Gore aplenty!  “The Spanish Chainsaw Massacre” bathes in troughs of blood as well as other human body fluids that make your eyes sink deeper into the back of your head while your eyes lids slowly act like shutters trying to protect the vision and mind pure of only the blood and not anything else.  That task is a lost cause of impossibility as Motosierra lathers a thick, slick of sick onto every frame, leaving no grotesque rock unturned before and after the victims’ final curtain call.  Yet, in the end, what Motorsierra constructs is the Looney-Toons of descendental cannibalism that’s full of maniacal laughter and delusional actions with no rhyme or reason to determine causality.  The celebrated patron saint seems to require the villagers, or strongly encourages them, to act a fool, to put on a show, and to treat human meat as a delicacy to plunder.  Neither The Metal Cocks nor the villagers receive a proper introduction, backstory, or arc in what is basically a show up and be present for gratuitous slaughter in a variety of random pockets that not all necessarily have to do with the band.  In some scenes, an old military man is tied to a tree, sitting down, and being tossed firecrackers at this crotch while a clown eggs on the kids with frenzied laughter and, in another scene, two adolescent boys are tied to a tree standing and sliced across the belly so they’re intestines can be used for a food race.  Where these characters came from is never touched upon or explained but understood that they’re a part of the festivities toward the patron saint.  Like what AC/DC once said – if you want blood, you’ve got it! – with “The Spanish Chainsaw Massacre” having gallons of it.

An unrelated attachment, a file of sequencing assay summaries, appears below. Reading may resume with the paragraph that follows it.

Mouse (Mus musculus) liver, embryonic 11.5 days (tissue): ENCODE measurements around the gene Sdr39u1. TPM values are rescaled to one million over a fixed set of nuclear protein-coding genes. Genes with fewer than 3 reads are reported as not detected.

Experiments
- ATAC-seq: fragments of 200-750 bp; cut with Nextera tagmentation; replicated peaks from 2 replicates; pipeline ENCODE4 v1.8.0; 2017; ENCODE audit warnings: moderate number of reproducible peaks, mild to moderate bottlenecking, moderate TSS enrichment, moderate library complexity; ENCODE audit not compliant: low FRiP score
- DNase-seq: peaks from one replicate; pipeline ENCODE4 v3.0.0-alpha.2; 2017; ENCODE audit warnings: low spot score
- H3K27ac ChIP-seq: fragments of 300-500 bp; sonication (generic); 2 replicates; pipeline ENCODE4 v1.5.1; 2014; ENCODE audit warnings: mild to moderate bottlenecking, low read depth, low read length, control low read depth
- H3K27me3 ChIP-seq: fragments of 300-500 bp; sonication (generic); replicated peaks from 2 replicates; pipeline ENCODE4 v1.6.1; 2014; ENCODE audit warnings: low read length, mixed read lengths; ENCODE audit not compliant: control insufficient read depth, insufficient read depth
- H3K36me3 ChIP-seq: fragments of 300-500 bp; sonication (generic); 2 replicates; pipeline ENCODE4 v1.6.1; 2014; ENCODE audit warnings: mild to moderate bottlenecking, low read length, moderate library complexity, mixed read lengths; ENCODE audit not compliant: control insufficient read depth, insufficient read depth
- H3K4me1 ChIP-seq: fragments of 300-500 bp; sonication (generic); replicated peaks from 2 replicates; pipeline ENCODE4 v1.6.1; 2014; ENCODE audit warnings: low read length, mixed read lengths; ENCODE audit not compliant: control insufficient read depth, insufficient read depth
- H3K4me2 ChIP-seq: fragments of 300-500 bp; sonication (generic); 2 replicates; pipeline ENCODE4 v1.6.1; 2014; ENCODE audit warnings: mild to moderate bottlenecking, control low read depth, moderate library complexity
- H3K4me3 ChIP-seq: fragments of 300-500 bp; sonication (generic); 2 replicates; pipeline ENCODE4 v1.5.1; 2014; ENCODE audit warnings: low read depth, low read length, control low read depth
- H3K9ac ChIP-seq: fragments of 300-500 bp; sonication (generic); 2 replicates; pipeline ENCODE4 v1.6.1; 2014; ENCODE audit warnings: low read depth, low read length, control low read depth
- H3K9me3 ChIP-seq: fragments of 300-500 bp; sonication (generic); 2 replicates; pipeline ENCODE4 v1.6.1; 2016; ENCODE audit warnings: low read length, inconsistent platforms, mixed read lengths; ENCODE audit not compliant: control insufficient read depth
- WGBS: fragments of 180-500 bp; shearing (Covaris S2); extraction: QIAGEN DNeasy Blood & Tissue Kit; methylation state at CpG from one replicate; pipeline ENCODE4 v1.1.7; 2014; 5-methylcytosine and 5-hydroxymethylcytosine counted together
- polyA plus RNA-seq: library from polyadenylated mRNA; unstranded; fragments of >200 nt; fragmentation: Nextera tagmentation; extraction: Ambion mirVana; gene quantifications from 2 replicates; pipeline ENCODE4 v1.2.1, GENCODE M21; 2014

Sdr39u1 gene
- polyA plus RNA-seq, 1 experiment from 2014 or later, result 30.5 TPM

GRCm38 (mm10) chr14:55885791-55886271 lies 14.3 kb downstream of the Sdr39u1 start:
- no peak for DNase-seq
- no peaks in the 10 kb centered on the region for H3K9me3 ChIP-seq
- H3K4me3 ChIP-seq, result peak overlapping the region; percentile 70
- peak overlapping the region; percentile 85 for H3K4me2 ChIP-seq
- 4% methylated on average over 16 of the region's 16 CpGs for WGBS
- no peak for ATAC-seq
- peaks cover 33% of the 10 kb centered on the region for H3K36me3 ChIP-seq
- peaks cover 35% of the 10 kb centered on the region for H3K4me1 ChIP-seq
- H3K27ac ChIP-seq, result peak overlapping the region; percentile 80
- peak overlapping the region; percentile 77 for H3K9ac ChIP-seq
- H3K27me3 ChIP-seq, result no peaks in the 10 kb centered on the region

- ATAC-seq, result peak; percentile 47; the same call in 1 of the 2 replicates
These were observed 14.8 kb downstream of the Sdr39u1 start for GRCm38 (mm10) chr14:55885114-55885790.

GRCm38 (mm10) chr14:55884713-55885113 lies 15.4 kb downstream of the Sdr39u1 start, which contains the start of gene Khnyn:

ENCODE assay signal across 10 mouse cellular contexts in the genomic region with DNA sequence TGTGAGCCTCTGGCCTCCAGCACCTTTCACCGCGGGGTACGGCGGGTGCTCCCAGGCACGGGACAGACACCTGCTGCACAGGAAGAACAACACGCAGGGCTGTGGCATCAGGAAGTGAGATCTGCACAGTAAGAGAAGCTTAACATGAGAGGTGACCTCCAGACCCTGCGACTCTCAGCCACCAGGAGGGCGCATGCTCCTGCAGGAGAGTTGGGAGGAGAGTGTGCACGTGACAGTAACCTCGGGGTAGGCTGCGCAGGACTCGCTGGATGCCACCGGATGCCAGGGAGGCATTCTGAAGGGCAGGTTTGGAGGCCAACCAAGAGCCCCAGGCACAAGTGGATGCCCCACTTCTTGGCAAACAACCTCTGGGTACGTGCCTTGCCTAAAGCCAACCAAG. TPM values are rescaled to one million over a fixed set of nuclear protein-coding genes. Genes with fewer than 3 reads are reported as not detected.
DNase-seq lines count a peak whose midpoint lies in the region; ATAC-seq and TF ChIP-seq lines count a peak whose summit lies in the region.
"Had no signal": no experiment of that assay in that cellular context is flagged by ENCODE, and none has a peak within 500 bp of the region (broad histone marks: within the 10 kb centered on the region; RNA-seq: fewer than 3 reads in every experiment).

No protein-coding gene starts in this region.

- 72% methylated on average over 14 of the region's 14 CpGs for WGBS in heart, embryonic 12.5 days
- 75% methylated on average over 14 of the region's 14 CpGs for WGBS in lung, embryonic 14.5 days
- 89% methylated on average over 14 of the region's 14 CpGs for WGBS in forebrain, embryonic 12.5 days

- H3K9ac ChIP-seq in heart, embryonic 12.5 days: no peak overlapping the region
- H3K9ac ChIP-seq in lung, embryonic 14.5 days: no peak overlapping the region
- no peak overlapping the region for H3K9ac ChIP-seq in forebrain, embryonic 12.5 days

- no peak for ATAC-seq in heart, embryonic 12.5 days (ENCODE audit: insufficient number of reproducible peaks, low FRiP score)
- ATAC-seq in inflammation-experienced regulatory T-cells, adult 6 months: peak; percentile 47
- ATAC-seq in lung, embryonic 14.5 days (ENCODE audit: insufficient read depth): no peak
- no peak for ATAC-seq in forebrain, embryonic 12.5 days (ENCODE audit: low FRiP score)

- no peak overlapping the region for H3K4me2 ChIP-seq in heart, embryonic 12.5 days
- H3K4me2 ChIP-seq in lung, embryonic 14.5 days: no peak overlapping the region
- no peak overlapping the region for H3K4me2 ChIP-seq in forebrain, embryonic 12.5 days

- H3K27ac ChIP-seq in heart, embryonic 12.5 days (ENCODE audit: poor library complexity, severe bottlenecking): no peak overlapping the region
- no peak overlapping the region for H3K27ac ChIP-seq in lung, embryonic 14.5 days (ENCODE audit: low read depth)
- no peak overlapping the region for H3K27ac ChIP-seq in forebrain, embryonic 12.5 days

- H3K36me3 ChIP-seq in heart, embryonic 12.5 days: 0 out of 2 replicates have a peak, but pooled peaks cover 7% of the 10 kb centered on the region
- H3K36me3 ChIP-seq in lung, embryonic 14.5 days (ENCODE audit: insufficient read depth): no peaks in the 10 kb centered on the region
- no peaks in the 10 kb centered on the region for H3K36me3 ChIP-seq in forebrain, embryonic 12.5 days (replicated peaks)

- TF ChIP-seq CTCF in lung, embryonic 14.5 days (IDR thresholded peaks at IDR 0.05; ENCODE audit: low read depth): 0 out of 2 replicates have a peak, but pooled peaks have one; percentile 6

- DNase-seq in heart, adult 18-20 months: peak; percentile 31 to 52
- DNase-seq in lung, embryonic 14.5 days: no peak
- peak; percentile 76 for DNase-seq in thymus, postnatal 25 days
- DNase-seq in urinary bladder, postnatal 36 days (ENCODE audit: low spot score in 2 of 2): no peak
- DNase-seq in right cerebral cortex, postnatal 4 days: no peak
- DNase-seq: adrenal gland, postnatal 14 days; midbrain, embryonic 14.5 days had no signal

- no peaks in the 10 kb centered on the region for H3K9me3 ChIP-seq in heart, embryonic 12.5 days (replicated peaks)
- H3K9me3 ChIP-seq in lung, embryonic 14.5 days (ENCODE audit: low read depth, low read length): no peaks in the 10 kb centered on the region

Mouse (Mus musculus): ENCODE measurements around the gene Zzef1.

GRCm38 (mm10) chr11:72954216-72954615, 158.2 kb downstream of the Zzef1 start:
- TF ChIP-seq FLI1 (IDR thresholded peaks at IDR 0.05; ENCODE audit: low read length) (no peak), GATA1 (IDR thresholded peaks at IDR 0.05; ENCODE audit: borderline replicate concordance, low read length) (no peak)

“The Spanish Chainsaw Massacre” is a DVD re-release for the indie distributor, Wild Eye Releasing, as spine number 54 on the company’s Raw & Extreme sublabel.  The DVD, distributed by MVD Visual, presents the 70 minute, 56 minutes of actual feature with 14 minutes of Richard Griffin’s snuff film preface, unrated film in a widescreen 1.78:1 aspect ratio.  I really like this transfer from Wild Eye because of the sole fact of virtually no compressions issues obviously present and that’s not just because of the lack of bonus feature, which is common amongst most of Wild Eye’s library, on the DVD’s limited capacity.  Previous studies on other single feature releases proved Wild Eye to be a mixed bag regarding quality.  With “The Spanish Chainsaw Massacre,” the image quality is highly detailed and lush in black areas and in texture that makes Motosierra’s stomach-churning content that much more stomach-churning. The warm color palette of yellows and reds provides an exaggerated tint of a rural Spanish village.  In contrary to the DVD back cover, the feature’s native language is not English but rather a Spanish 2.0 stereo track.  Much of the dialogue track is all yelling synched well with the English subtitles that are not entirely accurate.  The subtitles are extremely abridged and loosely translated.  A robust metal soundtrack plays into the whole metal brand, but the other tracks lack depth as all outputs, much like the characters on screen, are upfront and loud; yet the compression handling sustains an agreeable fidelity with little no popping or screeching within or on the tail end.  Bonus features include promo videos and the official trailer with a stretch into a credits gag reel of sorts with candid and shooting mistakes in crediting the cast and there’s also an end credit scene that setups the cannibal family’s return with a Christmas themed sequel.  However, 9 years has passed and don’t think Motorsierra is working on any drafts at the moment.  The snap case comes with reversible DVD cover art with a touched up-front cover not pulled from the film itself while the inside has a blown-up bloody aftermath still of the narrative’s first victim with a dislodged lower jaw and a hunk missing from her face.  Ultra-indulgent with biofluid glop, “The Spanish Chainsaw Massacre” is a ruthless, toothless puta de madre of a film if you can get past the stink of butt humor.